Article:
‘The greatest challenge for tne as art adult looking back on a moment was to get back to a place of innocence.‘ she says of True Adventure. In fact. that film‘s script didn‘t exist when she pitched the film to the producers. ‘What I pitched originally was a tnaudlin melodrama with the characters' relationship already
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Marla Maggenti: taboo-tackling director
established. Everyone and the producers wanted to know how the lovers got together. so I made 'I'rue Adventure up on the spot.‘
Maggenti then revised the script. writing it irt retrospect. ‘l‘m an oral storyteller. The writing comes out of this. It took me eight days to write it [and 2| days to shoot on a budget of 335.000]. the script growing organically — i had no idea what was going to happen. The title was slapped on at the last minute. it suggests energy and teenage enthusiasm.‘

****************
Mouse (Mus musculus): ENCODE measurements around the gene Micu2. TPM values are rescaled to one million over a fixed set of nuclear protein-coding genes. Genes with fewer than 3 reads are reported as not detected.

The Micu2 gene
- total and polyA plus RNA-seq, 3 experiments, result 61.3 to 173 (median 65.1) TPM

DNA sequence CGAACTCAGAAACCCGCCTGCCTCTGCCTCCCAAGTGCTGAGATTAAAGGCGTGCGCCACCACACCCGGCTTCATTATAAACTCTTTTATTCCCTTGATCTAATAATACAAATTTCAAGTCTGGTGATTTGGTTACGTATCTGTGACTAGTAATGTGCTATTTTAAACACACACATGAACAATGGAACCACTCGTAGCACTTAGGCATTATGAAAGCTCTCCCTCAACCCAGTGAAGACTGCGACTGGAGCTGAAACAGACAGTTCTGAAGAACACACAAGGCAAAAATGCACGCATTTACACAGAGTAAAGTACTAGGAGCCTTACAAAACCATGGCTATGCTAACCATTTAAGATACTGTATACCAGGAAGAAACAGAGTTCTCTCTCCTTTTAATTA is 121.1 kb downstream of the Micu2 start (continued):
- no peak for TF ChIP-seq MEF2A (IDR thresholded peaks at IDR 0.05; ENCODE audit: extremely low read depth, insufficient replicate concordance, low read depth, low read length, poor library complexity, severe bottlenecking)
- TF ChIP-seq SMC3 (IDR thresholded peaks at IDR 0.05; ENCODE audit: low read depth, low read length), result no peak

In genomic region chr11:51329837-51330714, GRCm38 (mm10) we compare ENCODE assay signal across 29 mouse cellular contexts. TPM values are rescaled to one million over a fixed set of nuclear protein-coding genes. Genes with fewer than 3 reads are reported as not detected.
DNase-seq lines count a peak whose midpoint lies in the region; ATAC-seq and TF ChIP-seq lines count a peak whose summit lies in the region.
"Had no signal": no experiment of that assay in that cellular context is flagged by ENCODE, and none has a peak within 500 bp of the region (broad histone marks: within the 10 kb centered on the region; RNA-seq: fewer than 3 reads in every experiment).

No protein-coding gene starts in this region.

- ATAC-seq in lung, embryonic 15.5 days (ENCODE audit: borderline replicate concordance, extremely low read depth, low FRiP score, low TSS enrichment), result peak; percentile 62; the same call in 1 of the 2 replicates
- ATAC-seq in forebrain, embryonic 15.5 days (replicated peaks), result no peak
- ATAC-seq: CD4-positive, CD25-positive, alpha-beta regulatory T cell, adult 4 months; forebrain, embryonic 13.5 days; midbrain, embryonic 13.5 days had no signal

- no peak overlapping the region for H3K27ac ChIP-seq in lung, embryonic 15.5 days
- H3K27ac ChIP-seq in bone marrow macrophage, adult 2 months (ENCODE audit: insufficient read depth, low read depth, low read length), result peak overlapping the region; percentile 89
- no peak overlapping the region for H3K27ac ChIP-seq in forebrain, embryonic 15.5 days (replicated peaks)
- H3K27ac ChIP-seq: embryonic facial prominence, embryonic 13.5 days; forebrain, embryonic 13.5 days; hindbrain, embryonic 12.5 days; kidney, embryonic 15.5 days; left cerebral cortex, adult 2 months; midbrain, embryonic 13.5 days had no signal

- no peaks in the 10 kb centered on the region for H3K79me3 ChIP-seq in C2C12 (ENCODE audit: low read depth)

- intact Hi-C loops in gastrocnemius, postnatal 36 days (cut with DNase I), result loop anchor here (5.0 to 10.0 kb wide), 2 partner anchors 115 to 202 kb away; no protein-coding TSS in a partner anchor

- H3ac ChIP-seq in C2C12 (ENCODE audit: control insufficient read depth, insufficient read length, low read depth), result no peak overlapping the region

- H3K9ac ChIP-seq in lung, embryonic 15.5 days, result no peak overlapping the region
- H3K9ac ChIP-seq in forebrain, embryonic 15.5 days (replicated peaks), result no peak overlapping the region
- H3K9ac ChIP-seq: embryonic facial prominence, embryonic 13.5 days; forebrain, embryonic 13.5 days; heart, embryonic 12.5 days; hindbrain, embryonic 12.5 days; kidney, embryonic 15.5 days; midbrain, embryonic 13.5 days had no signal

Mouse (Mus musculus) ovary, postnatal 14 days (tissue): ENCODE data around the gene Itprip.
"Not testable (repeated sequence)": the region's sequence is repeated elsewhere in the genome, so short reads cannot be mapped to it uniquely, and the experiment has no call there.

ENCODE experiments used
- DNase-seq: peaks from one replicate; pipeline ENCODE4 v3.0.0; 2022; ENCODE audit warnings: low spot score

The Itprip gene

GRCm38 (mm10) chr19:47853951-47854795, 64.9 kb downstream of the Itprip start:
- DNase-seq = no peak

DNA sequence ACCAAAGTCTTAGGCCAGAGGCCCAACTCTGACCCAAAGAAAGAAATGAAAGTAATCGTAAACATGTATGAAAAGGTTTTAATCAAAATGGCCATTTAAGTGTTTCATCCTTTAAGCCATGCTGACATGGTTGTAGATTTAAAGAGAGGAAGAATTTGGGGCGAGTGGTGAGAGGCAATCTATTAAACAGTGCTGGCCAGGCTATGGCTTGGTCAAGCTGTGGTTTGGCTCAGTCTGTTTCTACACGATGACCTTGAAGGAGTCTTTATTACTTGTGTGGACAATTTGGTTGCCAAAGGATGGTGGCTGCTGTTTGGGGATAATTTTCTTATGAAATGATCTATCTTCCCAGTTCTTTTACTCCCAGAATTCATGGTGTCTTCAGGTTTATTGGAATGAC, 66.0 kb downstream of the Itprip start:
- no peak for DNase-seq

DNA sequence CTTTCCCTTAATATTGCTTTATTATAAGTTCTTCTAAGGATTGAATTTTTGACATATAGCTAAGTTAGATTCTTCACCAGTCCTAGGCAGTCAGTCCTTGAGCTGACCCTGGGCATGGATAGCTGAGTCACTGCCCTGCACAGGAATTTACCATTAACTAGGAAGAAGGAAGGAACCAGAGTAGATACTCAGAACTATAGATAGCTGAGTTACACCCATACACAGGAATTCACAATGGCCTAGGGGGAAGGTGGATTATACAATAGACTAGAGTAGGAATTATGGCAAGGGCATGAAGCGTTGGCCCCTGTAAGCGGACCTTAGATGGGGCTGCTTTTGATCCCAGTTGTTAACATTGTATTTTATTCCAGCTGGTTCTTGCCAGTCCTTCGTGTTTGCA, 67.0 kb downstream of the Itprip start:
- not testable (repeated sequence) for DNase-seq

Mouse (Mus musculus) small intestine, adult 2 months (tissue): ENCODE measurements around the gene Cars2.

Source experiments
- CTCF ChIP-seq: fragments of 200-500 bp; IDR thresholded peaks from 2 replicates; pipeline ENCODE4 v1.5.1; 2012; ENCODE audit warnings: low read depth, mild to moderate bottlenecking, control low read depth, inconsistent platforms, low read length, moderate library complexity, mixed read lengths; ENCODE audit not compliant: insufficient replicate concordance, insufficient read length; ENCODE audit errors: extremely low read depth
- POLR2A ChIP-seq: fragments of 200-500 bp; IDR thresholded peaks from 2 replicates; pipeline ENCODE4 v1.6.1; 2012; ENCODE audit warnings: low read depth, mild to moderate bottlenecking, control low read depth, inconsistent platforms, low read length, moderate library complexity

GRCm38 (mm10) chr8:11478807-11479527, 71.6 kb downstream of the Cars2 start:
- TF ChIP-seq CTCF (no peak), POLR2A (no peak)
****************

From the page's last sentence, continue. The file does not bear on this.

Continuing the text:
Continuing to subvert from within. to situate her concerns with accessible ﬁlmmaking. Maggenti is currently adapting a novel for Steven Spielberg’s Dreamworks studio. ‘lt's about an older woman who falls in love with a young boy.’ she says. ready to tackle another taboo.
'I'lte Incredibly 'I‘rue Adventure 0} 'lim Girls In Love plays the (ilasgmv I'll/n Theatre from Mun IO—Wed l8 Der: See review.
mm— liii-inning ways
Scotland’s next generation ot tiimmakers came at age this week when their achievements were recognised at BAFTA Scotland’s tirst ever llew Scottish Talent Awards. lip- and-comlng names from in lront at and behind the camera assembled in Glasgow on Saturday 7 December as eight awards were given to a range of productions drawn trom Scotland’s independent tilmmaking sector, as well as projects tunded by olticial bodies.